Date published: 2015-01-16
Rated 5 out of 5 by from Great Read I just finished this and loved it! Jewel of The Thames reads like a great Sherlock Holmes story, but carried on in the spirit of a brilliant and awkward teenager who has her own secrets to unlock. Who doesn't like a great detective story or three? I honestly can't wait for the next one.
Date published: 2014-09-24
Rated 5 out of 5 by from A charming detective for a new generation Jewel of the Thames is a delightful, surprising, suspenseful and smart adventure with a fierce young woman at its core. As Portia Adams journeys from the cultural backwater of Toronto to bustling 1930s London, the centre of culture and her own family history, Misri introduces her readers to a charming detective for a new generation: a plucky and open-minded observer with a kind heart and a developing analytical mind - though, one who takes tea instead of pipe tobacco as she gets to the bottom of a case. I read Jewel of the Thames as an adult. For me, it was a fun and whimsical story that picked up the legacy of Holmes while adding to it the energy and unique perspective of a young woman detective in the 1930s, in the roundly developed adventurer of Portia: Her adorable awkwardness from being plopped into British culture with a noticeable North American accent and comportment; her devotion to analysis and investigation, even though her costume disguises are a bit ramshackle; the depth of her emotions as she moves on from a family tragedy; all these details and many more caused me to be swept away with Portia's own story as well as the intriguing details of her cases. I also bought a copy of Jewel for the daughter of a friend, and I'm thrilled to have offered her a book that both delights and provides such a smart and cool role model who demonstrates that solving mysteries - and, indeed, crimes - is not just the responsibility or realm of gentleman. I raise a strong cuppa to Portia and the promise of her next adventure in the series and I hope other readers looking for an inventive twist on a classic will do the same!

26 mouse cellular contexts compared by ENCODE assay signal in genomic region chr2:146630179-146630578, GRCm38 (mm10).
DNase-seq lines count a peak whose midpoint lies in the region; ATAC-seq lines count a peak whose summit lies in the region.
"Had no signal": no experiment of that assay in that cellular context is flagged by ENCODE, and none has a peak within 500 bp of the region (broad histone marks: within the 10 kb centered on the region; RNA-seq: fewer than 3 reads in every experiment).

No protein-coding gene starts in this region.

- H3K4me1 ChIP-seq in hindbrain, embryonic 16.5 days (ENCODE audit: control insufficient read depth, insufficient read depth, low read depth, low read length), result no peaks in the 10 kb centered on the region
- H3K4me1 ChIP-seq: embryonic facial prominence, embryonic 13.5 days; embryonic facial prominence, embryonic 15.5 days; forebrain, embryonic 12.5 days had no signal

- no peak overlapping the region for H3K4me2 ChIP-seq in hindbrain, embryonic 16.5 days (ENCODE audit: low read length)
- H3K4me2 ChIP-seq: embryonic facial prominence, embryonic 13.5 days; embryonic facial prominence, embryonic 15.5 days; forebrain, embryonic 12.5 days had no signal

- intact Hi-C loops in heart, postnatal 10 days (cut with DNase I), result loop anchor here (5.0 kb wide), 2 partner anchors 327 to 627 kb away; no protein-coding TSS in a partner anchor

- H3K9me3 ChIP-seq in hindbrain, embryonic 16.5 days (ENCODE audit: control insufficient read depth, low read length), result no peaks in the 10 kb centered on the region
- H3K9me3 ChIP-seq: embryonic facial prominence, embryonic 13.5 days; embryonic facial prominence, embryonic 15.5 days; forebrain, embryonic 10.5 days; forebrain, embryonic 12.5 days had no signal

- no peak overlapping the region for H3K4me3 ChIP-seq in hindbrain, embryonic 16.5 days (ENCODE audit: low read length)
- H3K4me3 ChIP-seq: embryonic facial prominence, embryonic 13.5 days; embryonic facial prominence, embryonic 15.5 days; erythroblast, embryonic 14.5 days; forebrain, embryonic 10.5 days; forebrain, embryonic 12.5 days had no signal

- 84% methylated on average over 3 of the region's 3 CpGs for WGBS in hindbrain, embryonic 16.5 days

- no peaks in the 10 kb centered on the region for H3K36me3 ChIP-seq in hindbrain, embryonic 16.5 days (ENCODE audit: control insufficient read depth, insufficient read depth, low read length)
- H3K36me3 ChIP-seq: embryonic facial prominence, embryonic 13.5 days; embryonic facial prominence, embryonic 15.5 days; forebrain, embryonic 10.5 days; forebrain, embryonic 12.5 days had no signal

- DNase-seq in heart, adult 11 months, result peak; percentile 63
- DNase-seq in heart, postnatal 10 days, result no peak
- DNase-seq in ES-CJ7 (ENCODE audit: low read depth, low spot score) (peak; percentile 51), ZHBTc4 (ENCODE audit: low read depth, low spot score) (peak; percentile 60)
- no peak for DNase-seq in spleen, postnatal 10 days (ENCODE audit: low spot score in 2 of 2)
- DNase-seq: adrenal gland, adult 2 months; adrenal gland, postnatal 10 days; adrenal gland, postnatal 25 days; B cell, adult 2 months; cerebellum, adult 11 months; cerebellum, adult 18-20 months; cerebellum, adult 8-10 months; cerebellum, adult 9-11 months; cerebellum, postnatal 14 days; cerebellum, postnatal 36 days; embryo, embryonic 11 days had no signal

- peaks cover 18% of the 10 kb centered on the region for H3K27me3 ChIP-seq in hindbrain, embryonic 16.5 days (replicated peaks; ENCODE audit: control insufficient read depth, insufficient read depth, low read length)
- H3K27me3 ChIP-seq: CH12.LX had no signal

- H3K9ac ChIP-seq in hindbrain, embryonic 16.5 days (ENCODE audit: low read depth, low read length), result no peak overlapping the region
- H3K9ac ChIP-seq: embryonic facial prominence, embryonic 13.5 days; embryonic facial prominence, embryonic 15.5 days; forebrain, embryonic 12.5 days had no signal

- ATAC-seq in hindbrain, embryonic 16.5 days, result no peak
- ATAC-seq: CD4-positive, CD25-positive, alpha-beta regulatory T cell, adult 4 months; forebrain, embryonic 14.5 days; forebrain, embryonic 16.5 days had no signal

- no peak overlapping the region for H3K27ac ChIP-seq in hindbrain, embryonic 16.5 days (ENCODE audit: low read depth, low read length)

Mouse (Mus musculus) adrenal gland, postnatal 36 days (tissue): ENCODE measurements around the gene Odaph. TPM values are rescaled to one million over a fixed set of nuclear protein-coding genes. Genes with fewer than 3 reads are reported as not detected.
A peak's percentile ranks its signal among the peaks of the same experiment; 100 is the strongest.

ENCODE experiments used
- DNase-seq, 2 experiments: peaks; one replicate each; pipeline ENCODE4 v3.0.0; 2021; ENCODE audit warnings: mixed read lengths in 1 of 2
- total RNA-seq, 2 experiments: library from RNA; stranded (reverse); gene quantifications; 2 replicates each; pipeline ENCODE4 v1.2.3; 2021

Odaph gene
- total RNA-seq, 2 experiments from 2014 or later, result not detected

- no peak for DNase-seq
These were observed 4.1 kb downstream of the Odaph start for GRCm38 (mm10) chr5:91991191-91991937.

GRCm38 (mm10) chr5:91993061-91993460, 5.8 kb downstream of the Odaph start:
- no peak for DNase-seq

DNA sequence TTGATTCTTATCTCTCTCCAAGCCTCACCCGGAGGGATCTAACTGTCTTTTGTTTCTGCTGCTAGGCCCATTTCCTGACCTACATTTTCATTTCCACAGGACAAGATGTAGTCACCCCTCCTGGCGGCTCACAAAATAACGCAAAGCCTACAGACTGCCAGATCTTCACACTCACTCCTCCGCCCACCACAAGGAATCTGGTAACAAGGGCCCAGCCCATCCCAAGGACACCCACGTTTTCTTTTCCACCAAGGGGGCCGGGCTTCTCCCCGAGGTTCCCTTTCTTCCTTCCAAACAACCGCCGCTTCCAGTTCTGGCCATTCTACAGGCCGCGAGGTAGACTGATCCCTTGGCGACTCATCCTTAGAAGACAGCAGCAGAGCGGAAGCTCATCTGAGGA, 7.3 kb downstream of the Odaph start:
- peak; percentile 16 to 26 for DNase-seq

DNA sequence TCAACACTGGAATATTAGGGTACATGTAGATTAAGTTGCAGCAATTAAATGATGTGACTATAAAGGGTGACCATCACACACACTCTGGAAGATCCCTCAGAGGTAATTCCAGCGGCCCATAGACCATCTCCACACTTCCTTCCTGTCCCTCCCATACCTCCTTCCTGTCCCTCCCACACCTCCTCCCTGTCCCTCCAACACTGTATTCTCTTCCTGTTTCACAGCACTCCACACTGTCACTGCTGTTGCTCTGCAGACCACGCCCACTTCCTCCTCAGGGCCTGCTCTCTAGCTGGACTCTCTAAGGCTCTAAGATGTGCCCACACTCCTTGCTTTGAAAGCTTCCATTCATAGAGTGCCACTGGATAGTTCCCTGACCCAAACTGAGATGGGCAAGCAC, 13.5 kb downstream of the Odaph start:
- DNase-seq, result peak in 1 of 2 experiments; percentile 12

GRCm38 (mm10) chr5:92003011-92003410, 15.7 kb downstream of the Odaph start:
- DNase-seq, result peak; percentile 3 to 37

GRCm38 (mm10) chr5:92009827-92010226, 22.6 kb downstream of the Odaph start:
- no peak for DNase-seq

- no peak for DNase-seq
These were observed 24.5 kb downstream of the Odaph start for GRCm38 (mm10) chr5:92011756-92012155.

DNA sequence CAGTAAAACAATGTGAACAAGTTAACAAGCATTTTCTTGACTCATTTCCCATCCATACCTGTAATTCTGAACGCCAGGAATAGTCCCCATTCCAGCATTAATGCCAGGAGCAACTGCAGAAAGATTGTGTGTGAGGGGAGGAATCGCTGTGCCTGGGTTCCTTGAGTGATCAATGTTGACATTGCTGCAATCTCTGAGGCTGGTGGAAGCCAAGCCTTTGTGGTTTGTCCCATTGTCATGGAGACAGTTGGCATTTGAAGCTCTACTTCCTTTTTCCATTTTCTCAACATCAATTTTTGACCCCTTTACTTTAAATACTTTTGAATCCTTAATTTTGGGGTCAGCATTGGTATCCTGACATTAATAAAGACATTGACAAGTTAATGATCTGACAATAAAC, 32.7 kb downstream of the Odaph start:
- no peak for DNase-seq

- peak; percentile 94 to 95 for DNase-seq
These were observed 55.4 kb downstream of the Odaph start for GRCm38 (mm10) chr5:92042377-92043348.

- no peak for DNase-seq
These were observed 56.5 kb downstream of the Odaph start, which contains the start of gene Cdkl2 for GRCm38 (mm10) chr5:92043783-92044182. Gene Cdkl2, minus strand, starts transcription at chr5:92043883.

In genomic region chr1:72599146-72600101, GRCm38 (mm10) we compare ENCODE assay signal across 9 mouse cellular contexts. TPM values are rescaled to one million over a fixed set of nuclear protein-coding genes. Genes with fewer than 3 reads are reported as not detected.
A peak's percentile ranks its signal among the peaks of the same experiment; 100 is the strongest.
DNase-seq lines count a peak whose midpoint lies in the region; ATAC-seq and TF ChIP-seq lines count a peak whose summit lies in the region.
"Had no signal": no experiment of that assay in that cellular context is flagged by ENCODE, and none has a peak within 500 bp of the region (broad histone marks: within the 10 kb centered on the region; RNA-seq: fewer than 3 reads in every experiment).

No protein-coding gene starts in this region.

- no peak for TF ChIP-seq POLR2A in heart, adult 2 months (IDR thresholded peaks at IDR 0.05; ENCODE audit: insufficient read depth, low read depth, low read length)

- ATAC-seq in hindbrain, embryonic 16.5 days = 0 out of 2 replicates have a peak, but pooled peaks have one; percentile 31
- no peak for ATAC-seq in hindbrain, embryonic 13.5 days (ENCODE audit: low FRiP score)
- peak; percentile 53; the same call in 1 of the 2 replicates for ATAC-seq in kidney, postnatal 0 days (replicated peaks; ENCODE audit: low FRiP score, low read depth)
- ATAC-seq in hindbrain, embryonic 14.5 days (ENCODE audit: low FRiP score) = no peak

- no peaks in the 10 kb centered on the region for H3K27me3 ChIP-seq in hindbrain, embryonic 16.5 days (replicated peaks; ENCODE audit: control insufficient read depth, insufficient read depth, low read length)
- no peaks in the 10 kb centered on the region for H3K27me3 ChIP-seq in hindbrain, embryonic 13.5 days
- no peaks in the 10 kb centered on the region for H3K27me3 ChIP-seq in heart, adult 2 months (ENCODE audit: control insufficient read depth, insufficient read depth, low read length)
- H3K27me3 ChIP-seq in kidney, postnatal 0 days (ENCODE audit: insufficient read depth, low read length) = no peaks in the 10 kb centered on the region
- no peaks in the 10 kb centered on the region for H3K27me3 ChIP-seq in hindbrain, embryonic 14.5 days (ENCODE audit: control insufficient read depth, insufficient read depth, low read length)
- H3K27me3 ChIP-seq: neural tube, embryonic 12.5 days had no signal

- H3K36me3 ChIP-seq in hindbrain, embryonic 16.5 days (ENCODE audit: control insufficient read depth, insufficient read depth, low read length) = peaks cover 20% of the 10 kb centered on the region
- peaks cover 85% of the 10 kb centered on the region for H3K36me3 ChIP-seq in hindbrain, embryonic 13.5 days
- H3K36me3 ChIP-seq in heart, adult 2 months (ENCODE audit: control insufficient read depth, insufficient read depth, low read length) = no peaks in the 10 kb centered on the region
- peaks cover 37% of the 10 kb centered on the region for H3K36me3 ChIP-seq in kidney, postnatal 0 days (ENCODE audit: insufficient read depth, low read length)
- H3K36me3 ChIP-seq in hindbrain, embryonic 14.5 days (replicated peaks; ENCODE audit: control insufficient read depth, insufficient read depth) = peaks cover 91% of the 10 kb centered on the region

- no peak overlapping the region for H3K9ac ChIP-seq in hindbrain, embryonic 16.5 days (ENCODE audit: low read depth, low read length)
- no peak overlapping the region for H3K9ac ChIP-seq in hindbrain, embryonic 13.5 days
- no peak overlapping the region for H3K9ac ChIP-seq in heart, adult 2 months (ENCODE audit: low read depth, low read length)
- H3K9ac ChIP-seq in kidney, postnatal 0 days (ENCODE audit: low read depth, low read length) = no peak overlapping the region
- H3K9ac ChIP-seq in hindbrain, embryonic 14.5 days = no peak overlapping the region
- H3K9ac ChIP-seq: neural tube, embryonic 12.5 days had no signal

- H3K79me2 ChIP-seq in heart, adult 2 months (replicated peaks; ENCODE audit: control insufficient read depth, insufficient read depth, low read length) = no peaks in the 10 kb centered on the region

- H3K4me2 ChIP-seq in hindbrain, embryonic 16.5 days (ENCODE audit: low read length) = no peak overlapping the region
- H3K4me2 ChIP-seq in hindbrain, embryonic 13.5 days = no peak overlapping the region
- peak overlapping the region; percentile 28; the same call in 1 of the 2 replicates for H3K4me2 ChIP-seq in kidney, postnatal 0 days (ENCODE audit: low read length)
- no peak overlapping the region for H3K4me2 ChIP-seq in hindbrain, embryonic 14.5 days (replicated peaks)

Date published: 2014-09-03